While older generations were able to purchase homes for three or four times their annual income, today people looking to buy a home will typically be expected to pay seven or eight times their annual income. It’s not just for younger generations trying to get on the housing market that this intergenerational unfairness is an issue. For many younger people, renting is the only alternative, and house price inflation means millions of young people are paying billions of pounds in rent every year to landlords who benefited from being able to afford to buy a home.

Housing campaigns

Build the homes we need

Housing is a major source of intergenerational unfairness in the UK today. Many members of the baby boomer generation were able to buy houses when prices were low. The value of those houses has exploded since, making it much more difficult for younger generations to buy a home of their own. For several decades, house… Read more »

Find out more

The climate crisis is perhaps the most pressing issue of intergenerational fairness. Future generations’ right to a liveable, breathable, sustainable planet is absolutely paramount. Nothing short of radical action to reduce carbon emissions and mitigate the effects of the changing climate will be enough to guarantee we pass on a healthy planet to the generations who will inhabit it after us.

Climate crisis campaigns

A climate plea for future generations

There can be nothing more vital and pressing than preserving the health and sustainability of our planet. We have a collective responsibility to pass on a healthy planet to the generations who inherit the world after we are gone. We are in serious danger now of failing to fulfil that responsibility. We know about the… Read more »

Find out more

For previous generations, attending university was free or cheap. Now, UK university students can expect to be tens of thousands of pounds in debt after they graduate. Depending on their income, that debt can grow via exorbitant interest rates faster than they are able to pay it off. Repaying student debt is effectively a graduate tax, adding several per cent to the tax that graduates are expected to pay, not because their income is great or they have amassed significant wealth, but simply because they have been to university. We think that is wrong and unfair.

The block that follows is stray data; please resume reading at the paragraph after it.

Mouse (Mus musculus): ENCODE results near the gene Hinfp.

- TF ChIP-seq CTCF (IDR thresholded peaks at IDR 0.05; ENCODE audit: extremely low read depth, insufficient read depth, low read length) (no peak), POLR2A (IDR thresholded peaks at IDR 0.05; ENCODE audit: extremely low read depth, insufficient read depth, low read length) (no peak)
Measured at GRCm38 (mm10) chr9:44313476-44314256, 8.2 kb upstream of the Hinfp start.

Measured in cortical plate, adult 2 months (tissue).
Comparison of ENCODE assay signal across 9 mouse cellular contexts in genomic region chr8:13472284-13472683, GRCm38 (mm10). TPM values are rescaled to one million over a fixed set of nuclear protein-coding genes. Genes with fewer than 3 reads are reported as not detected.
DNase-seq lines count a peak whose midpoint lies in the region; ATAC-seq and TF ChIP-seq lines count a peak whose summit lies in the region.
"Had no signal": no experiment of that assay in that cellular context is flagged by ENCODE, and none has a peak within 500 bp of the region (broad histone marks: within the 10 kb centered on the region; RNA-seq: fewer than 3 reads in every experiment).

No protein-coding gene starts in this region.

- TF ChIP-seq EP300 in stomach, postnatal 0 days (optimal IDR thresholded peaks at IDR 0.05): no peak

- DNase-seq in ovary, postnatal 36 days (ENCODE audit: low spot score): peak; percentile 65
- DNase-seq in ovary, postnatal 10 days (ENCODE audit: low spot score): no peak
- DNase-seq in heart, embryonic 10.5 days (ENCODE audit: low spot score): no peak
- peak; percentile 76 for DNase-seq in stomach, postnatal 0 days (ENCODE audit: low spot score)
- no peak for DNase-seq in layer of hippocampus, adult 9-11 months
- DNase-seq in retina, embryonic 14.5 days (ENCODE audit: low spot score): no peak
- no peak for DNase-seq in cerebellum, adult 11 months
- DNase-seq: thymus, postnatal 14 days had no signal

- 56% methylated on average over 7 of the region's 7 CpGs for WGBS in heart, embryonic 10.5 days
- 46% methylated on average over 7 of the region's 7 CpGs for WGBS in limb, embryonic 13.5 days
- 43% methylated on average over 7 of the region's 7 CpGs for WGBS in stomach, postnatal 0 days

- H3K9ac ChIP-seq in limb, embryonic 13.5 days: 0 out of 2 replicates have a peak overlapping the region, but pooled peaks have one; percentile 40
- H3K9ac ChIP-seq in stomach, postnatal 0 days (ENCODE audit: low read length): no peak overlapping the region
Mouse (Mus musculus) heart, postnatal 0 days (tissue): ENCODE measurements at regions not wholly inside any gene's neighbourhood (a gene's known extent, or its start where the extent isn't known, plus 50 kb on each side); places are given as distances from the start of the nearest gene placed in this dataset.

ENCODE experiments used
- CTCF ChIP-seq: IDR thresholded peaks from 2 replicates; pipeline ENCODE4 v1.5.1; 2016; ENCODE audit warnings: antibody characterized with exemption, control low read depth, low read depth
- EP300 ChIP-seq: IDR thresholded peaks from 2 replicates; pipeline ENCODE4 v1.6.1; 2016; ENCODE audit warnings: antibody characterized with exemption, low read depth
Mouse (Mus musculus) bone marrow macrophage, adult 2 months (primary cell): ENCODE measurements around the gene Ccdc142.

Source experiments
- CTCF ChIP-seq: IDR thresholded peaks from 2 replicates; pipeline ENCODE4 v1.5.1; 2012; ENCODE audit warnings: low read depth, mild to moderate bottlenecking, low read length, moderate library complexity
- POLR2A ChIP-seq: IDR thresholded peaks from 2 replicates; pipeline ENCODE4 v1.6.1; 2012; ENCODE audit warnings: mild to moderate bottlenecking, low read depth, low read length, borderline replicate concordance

Students campaigns

Parents Against Student Debt

Since 2012, students have had to swallow eye-watering tuition fees and sky-high interest rates on their loans, leaving many of them with around £50,000 of debt that they will have to pay back over the next 30 years. The government is now making students going into higher education from 2023/24 pay back their loans for… Read more »

Find out more

Student debt

Cost-of-living crisis forgotten Students are suffering from a cost-of-living crisis as much as the rest of the population yet they have been forgotten by policymakers. While fees have been frozen at £9,250, student maintenance loans will rise by just 2.8% in 2023/24, which is well below the current rate of inflation. High interest rates Interest… Read more »

Find out more

Many young people are underrepresented, underpaid, overcharged and overworked. We think young people deserve better outcomes. To achieve this we need to rewrite the intergenerational contract and change how decisions are made to ensure that young people's opportunities and the rights of future generations are put front and centre.

Young people campaigns

Votes at 16

We have been supportive of Votes for 16- and 17-year-olds for a long time. We hope you will join us in calling for the franchise to be extended to 16- and 17-year-olds across the entire UK and in all elections. Giving the right to vote to young people aged 16 and 17 is a small… Read more »

Find out more